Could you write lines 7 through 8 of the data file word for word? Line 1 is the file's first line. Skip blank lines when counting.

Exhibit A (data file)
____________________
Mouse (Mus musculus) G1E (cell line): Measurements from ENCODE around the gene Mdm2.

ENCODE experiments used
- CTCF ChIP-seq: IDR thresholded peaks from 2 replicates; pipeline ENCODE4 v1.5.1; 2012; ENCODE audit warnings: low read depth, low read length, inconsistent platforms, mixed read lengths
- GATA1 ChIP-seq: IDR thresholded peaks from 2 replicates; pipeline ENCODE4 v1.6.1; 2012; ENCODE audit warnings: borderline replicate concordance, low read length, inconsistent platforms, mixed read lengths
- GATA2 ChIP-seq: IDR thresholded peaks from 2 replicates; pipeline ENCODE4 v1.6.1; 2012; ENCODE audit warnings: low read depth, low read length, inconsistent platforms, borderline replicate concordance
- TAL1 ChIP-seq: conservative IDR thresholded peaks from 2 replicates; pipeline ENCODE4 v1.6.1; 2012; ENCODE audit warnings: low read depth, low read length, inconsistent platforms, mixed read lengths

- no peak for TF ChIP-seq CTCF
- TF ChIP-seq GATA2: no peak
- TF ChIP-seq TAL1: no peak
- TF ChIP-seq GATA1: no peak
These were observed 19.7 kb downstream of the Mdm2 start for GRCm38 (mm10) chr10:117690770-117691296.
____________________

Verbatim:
- no peak for TF ChIP-seq CTCF
- TF ChIP-seq GATA2: no peak